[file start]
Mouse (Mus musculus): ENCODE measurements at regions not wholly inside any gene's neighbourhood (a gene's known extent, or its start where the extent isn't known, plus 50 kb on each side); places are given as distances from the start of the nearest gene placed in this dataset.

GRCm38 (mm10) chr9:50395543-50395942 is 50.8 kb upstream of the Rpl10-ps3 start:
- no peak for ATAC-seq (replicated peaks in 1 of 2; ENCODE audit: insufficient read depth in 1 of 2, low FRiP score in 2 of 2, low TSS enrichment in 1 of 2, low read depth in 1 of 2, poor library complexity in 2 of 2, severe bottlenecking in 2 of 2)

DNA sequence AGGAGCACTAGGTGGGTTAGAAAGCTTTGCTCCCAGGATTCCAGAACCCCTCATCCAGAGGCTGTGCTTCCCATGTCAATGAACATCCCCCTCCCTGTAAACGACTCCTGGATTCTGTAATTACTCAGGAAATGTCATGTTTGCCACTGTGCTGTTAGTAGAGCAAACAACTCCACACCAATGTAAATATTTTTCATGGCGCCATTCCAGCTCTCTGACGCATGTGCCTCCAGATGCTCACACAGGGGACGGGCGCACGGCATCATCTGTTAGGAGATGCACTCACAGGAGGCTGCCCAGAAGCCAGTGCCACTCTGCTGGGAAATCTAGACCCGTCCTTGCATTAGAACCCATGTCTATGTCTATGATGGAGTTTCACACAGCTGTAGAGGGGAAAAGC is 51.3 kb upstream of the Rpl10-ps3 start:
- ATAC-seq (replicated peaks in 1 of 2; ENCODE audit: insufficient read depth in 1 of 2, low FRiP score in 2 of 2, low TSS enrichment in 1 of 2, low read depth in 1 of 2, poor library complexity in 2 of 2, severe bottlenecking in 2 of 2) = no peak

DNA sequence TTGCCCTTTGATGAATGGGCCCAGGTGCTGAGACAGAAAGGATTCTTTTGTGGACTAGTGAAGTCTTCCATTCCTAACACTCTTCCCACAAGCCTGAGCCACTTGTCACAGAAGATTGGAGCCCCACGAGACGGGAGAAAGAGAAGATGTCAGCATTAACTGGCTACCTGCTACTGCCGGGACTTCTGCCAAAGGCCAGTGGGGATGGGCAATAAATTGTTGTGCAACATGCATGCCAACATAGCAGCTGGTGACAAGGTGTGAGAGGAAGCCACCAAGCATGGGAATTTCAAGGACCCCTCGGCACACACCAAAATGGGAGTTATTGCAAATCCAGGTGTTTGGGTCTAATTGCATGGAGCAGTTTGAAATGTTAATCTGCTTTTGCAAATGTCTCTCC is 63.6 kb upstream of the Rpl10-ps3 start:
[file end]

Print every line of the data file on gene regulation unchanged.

Mouse (Mus musculus): ENCODE measurements at regions not wholly inside any gene's neighbourhood (a gene's known extent, or its start where the extent isn't known, plus 50 kb on each side); places are given as distances from the start of the nearest gene placed in this dataset.

GRCm38 (mm10) chr9:50395543-50395942 is 50.8 kb upstream of the Rpl10-ps3 start:
- no peak for ATAC-seq (replicated peaks in 1 of 2; ENCODE audit: insufficient read depth in 1 of 2, low FRiP score in 2 of 2, low TSS enrichment in 1 of 2, low read depth in 1 of 2, poor library complexity in 2 of 2, severe bottlenecking in 2 of 2)

DNA sequence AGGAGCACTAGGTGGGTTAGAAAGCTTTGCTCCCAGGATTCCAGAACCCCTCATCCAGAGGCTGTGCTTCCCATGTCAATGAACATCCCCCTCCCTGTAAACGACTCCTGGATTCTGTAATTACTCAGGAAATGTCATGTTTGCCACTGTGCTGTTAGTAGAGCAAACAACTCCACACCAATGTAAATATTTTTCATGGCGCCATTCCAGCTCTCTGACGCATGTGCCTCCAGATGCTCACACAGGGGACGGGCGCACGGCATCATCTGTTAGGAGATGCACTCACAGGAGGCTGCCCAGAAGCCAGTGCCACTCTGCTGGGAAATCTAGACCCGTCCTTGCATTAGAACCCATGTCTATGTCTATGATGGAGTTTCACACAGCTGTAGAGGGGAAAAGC is 51.3 kb upstream of the Rpl10-ps3 start:
- ATAC-seq (replicated peaks in 1 of 2; ENCODE audit: insufficient read depth in 1 of 2, low FRiP score in 2 of 2, low TSS enrichment in 1 of 2, low read depth in 1 of 2, poor library complexity in 2 of 2, severe bottlenecking in 2 of 2) = no peak

DNA sequence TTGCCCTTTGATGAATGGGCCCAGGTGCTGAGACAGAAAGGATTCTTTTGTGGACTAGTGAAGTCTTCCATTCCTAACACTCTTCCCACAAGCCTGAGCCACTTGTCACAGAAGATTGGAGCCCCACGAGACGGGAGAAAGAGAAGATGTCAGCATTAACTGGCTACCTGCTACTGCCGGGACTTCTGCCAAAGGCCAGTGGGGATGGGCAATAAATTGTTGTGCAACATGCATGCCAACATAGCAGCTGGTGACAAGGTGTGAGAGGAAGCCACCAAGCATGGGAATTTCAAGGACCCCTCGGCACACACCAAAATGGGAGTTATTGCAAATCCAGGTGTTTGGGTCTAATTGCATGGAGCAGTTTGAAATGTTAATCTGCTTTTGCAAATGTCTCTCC is 63.6 kb upstream of the Rpl10-ps3 start: